I just found your blog Childfreedom and your Top 100 list not to have kids and I agree with your points. My husband and I decided not to have kids for many of those same reasons. And most of the time, we are happy and have no regrets of our decision...I'm 35 and he is 42.
Our only concern is the dreaded old age. Who'll help us when we need help? We have a few nieces and nephews who are at least a few hours away by car. Do you have any insights on that topic? Or can you write about that topic? We know having someone to take care of us when we get older is not a good enough reason to have kids...and there's no guarantee that they will.
Thanks for your blog!
Thanks for writing.
The "who will take care of you in old age?" question comes up a lot and as you said, although it is an understandable concern, it is really not a compelling reason to have children.
If you've ever visited a nursing home, you have probably seen that most people in nursing homes have children, and many of said children do not visit their parents. In fact, some of the saddest people in nursing homes are the people with kids, because many of them have been dumped there by their kids and left to rot. What could be more hurtful and disappointing than that?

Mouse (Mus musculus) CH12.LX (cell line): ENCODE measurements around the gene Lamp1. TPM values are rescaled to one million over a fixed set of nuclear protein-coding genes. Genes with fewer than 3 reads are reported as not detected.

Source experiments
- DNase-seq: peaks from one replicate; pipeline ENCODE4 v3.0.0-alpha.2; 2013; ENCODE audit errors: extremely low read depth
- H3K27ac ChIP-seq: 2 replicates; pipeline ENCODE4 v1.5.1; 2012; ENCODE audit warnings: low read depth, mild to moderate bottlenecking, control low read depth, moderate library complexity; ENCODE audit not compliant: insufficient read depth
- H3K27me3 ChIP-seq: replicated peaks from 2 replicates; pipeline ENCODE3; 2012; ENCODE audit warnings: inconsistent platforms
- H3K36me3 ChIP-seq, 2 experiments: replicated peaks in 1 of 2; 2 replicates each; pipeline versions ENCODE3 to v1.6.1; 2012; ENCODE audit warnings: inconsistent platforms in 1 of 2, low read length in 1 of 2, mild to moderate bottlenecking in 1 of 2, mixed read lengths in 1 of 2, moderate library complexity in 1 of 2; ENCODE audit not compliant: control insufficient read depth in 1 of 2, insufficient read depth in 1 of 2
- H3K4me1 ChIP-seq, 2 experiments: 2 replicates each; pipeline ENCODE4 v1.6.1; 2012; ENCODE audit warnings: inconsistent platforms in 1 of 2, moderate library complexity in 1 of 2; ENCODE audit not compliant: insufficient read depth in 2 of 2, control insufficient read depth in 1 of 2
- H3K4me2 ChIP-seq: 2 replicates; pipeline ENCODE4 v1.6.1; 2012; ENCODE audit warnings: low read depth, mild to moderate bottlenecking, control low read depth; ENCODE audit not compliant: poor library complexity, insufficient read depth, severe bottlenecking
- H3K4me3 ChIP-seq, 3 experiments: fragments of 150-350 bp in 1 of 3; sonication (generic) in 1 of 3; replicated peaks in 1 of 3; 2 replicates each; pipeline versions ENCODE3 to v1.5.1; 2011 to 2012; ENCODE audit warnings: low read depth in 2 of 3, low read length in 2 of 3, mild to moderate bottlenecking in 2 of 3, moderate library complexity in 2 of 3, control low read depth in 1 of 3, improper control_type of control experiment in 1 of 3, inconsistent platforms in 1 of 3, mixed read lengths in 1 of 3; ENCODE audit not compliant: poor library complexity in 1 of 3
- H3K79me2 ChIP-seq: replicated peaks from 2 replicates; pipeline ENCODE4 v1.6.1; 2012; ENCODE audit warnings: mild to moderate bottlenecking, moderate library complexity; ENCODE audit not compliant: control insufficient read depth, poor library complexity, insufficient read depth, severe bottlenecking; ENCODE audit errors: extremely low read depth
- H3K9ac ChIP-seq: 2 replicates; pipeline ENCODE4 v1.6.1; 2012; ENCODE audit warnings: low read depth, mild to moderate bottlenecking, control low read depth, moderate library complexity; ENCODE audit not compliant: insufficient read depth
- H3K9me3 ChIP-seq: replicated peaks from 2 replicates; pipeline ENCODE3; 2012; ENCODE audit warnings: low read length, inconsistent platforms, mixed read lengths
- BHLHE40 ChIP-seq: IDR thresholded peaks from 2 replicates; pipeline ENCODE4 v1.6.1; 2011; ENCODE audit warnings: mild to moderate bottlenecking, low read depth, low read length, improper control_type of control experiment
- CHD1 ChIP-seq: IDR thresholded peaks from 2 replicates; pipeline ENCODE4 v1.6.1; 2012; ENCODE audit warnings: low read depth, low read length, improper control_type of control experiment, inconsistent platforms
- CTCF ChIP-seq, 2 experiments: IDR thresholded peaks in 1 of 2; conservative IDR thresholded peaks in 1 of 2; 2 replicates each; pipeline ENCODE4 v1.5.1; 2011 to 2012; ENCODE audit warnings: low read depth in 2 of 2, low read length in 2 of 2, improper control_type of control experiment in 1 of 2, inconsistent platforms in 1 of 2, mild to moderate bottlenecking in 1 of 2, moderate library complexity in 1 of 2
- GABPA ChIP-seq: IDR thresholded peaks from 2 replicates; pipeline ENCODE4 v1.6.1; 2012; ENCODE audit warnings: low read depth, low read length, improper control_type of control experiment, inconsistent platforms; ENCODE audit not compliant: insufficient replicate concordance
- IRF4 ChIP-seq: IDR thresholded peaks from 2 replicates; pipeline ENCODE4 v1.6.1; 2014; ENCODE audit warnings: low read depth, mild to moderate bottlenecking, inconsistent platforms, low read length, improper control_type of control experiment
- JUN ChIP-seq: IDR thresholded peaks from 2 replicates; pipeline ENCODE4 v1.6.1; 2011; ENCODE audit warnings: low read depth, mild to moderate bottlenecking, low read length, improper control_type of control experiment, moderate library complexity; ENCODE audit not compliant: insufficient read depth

But let's imagine for a moment that you have wonderful children who are willing to take care of you in old age. Do you really want to saddle your children - who have their own families, jobs and responsibilities - with that burden? Isn't that a very selfish thing to do? I can't imagine wanting to dump that kind of burden on someone I love.
Who will take care of the childfree when they get old? I have a few ideas.
1. Our friends (since we've hopefully developed and sustained many more deep, lasting friendships because our lives have not been consumed with childrearing).
2. Ourselves (since we've hopefully taken a good chunk of the money we have saved by not having kids, estimated to be at least $250,000 per child - and saved it for retirement and quality long-term care).
3. Other childfree folks (imagine a "Golden Girls" scenario where a group of elderly friends live together, share a home and look out for each other. Is that type of scenario so far-fetched?)
A little creative thinking on issues like this can really go a long way!